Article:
In the United States, the federal government has a wide range of laws pertaining to potential or existing employee-employer relationships. For example, there are wage laws, which determine how much people should be paid. There also are occupational health laws, which are aimed to protect workers from harm. Federal employment law addresses discrimination to prevent unfair treatment of workers and applicants as well.
People generally work to get paid. The amount that people are paid normally affects their quality of life, which in turn can have a substantial impact on society. Federal employment law, therefore, outlines numerous wage regulations in the Fair Labor Standards Act (FLSA). These include a mandatory minimum hourly wage for people in certain professions, for people under the age of 20, and for individuals who receive tips. The FLSA also addresses issues concerning overtime wages.
Child labor is a subject taken into account by federal employment law as well. The FLSA outlines the type of jobs that minors may and may not obtain at certain ages. While all jobs are not explicitly included or excluded, there are express terms under which a minor may be employed in certain industries, such as agriculture. The times of day that minors are allowed to work and the total number of hours that they are allowed to work is regulated as well.
The conditions under which many adults work is regulated by the Occupational Safety and Health Act. Standards are divided into four main occupational groups, which include general industry, construction, maritime, and agriculture. Regulations outlined in these groups cover issues such as required workplace safety materials, communication standards regarding hazardous materials, and penalties for violators.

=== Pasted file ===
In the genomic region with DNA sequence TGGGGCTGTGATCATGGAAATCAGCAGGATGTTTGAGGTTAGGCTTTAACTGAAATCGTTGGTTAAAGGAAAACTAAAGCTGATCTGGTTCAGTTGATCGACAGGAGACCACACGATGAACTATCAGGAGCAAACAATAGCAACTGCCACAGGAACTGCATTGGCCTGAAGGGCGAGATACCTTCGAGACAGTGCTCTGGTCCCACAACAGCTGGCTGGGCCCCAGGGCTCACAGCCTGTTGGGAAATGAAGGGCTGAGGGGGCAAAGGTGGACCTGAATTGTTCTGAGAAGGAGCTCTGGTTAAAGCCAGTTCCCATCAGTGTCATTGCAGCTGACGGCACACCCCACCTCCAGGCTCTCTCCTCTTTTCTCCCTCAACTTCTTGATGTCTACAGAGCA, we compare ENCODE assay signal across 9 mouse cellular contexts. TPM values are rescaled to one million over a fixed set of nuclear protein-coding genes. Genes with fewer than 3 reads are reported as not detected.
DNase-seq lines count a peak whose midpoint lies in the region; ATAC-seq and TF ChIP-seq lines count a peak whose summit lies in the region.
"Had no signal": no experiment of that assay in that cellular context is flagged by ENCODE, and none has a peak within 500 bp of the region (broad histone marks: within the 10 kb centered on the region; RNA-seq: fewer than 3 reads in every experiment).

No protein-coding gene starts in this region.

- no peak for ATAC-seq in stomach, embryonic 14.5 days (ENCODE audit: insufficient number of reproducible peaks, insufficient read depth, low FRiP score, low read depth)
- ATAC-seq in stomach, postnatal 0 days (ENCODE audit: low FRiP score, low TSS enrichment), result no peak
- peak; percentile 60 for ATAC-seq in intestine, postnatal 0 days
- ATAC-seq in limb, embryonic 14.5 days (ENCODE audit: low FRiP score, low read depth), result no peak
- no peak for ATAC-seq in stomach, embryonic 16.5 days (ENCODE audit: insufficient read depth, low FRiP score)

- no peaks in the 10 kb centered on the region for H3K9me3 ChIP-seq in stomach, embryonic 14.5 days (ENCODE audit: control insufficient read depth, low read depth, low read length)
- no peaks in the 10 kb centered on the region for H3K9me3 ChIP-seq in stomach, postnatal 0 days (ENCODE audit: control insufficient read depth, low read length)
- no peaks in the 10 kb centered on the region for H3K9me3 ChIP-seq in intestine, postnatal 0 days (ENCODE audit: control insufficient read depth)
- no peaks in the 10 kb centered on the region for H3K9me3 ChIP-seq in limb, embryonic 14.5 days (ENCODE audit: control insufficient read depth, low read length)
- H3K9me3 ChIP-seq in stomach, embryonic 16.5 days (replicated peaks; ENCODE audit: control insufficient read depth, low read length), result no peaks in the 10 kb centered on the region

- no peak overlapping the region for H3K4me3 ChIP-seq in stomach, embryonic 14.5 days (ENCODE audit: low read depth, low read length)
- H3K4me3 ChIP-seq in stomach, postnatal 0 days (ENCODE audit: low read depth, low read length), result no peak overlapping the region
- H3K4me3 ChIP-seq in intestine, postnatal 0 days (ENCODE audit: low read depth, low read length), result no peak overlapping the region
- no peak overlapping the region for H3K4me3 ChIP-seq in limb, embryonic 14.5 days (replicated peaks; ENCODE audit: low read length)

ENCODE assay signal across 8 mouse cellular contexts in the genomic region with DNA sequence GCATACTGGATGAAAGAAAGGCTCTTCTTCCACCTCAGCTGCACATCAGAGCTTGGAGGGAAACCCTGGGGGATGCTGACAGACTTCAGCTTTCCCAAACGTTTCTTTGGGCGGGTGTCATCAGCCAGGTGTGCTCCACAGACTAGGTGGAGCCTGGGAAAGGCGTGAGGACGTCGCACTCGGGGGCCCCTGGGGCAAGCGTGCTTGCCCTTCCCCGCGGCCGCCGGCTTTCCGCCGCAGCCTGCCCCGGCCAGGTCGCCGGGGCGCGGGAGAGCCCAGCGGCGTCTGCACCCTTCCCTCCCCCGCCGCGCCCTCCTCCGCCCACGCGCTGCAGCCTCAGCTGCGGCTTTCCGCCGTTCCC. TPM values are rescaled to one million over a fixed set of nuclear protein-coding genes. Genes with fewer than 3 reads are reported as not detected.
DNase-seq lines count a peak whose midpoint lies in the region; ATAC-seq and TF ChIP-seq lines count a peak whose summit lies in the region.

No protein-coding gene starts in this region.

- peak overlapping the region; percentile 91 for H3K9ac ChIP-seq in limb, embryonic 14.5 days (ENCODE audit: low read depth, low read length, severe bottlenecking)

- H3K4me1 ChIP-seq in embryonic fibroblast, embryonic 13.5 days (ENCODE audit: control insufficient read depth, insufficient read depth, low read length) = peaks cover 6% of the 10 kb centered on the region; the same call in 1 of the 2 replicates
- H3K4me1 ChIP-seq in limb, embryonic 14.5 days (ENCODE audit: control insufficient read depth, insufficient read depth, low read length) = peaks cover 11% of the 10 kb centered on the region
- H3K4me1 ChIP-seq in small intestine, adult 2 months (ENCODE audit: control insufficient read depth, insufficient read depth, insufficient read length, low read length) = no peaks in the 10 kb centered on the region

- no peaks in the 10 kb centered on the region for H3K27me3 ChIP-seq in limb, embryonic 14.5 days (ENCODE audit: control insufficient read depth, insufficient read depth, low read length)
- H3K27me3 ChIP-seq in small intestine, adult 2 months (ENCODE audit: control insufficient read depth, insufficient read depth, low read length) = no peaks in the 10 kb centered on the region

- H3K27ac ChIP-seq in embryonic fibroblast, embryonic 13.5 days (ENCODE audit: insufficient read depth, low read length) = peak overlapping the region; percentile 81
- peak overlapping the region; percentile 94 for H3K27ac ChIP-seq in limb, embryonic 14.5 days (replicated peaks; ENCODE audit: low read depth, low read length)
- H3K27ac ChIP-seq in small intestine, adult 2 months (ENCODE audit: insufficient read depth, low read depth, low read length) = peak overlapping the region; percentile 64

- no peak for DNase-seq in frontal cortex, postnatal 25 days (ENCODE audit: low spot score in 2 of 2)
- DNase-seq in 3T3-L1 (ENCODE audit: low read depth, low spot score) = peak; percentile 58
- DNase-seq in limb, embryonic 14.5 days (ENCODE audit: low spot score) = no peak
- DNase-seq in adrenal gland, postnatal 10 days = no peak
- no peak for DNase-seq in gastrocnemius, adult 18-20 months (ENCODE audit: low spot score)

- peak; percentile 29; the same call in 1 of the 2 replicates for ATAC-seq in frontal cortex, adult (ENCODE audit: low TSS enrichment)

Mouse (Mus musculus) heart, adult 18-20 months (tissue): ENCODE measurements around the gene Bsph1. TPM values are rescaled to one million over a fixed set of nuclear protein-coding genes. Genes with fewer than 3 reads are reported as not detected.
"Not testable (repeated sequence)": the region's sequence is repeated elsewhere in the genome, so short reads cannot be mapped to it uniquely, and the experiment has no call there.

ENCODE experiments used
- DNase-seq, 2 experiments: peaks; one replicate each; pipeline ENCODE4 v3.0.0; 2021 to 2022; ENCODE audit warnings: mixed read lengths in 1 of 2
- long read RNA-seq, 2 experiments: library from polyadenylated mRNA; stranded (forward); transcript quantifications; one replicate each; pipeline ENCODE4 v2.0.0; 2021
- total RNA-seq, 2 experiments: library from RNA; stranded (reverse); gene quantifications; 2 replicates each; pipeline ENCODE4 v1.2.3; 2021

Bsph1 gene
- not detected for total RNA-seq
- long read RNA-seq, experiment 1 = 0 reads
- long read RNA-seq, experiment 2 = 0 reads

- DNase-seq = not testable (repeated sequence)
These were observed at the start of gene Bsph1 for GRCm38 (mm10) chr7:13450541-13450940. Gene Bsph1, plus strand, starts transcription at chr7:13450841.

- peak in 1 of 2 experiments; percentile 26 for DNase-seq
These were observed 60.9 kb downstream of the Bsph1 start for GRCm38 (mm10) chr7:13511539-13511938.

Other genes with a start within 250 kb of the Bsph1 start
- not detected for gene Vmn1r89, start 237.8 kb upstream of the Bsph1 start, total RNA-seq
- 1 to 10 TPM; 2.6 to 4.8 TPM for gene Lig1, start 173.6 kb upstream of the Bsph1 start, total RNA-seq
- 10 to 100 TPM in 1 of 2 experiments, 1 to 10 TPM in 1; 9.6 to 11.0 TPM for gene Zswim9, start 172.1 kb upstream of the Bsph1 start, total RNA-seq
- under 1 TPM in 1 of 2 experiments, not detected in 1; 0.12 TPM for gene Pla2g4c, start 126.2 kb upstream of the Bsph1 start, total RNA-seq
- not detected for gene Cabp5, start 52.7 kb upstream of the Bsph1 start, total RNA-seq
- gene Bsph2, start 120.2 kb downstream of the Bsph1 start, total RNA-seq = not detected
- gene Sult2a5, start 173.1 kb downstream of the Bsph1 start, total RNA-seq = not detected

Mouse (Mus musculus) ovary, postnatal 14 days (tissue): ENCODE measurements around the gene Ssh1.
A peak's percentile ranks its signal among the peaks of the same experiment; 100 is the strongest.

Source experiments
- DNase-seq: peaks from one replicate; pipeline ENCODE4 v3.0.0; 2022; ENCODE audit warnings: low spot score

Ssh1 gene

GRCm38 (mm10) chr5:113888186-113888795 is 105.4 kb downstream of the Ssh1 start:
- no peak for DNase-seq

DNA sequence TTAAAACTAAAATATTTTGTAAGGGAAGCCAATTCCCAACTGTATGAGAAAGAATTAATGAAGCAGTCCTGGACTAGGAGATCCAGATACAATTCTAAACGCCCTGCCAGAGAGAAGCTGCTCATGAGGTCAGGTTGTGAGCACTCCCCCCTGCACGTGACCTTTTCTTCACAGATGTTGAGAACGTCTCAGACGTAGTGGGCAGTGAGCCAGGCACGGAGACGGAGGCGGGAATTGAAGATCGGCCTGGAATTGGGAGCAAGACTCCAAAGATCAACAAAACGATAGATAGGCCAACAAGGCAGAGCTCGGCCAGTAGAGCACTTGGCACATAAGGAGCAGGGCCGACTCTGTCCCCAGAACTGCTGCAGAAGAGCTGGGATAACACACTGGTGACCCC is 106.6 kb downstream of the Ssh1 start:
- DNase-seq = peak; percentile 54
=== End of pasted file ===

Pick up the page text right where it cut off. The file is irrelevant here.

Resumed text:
Discrimination is a major focus of federal employment law. The numerous bodies of legislation that exist addressing this topic can attest to the US government's aim to make the labor force just and equal. The Americans with Disabilities Act, for example, addresses the treatment of handicapped employees and applicants. The Civil Rights Act prohibits employment decisions based on religion, sex, and race. There is also an Age Discrimination in Employment Act designed to protect people over the age of 40.
Another important area of federal employment law deals with the use of immigrant labor. Much of the legislation on this topic can be found in the Immigration and Nationality Act. It requires employers to verify both the identity and eligibility of employment for newly hired individuals. This body of law addresses the circumstances under which foreign individuals can be recruited to work in the US. It also outlines regulations regarding the hiring of immigrants on a permanent or temporary basis.